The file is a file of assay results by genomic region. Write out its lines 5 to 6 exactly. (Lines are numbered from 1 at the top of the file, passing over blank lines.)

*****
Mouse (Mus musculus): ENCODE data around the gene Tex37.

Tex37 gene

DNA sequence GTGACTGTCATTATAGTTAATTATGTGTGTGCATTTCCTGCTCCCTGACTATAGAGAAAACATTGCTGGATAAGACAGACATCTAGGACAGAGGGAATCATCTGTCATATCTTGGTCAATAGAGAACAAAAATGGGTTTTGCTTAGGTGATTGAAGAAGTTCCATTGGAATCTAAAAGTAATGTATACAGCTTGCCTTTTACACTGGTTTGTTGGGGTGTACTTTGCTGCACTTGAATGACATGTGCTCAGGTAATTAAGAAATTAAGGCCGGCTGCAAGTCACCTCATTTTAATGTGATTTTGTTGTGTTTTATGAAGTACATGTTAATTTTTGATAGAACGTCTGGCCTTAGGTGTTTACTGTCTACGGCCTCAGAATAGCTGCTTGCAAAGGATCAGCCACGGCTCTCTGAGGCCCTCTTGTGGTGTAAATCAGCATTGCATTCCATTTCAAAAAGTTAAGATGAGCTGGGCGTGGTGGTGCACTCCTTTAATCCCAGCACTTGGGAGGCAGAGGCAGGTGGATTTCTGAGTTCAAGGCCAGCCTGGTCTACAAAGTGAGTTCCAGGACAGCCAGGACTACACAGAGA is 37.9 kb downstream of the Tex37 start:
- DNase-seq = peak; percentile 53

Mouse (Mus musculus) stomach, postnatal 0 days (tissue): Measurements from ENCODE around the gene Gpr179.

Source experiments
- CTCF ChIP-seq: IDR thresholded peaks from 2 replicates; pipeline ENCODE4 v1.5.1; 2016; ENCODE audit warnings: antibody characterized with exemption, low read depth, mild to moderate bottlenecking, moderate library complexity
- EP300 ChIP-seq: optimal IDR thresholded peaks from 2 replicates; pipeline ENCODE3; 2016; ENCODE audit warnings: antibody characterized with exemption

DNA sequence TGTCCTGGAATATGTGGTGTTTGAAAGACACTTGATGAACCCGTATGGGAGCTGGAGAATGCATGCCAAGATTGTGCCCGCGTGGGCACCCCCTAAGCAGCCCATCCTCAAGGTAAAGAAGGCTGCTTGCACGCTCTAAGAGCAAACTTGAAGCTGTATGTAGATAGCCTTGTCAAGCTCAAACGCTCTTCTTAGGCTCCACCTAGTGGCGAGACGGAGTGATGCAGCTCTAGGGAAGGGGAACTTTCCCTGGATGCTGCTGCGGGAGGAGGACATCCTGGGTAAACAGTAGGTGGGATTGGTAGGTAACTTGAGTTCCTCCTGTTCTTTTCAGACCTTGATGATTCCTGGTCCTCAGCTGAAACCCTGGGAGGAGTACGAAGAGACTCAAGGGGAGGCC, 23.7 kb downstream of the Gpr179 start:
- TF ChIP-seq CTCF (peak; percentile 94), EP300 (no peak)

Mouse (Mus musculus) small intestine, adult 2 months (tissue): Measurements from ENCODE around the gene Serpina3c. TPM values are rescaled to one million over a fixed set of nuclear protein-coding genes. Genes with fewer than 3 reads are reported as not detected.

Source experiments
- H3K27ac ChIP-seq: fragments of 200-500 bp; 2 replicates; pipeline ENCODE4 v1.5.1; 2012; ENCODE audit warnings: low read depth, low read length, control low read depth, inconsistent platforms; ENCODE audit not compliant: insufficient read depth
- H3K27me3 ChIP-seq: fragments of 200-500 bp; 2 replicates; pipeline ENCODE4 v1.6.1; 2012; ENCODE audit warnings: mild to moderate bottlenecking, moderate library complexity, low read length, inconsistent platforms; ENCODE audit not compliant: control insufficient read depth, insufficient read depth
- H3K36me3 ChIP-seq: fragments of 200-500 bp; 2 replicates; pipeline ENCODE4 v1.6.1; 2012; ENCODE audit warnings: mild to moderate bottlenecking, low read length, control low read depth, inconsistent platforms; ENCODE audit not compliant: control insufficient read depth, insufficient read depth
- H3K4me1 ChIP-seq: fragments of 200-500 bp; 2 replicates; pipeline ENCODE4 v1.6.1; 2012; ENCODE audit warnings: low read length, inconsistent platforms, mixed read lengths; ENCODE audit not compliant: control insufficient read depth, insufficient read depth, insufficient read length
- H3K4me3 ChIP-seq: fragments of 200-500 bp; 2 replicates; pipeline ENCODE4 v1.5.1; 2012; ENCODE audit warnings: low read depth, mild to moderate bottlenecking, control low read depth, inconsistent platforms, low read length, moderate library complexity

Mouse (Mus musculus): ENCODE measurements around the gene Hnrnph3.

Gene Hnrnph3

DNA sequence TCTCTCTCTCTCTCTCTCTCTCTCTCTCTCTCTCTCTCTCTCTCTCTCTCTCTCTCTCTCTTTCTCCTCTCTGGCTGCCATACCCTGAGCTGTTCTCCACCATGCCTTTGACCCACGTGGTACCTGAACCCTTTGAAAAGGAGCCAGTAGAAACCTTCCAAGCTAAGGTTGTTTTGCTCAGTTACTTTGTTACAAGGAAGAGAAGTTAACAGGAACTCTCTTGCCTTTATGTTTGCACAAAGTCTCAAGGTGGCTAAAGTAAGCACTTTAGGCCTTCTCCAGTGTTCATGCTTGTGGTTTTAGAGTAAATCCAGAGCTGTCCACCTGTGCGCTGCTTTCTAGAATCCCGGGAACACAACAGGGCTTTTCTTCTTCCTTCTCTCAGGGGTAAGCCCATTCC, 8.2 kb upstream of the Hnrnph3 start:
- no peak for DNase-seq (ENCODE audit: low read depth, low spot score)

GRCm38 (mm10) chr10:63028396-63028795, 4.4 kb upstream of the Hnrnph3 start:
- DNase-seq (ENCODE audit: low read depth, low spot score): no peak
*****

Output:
Mouse (Mus musculus) stomach, postnatal 0 days (tissue): Measurements from ENCODE around the gene Gpr179.

Source experiments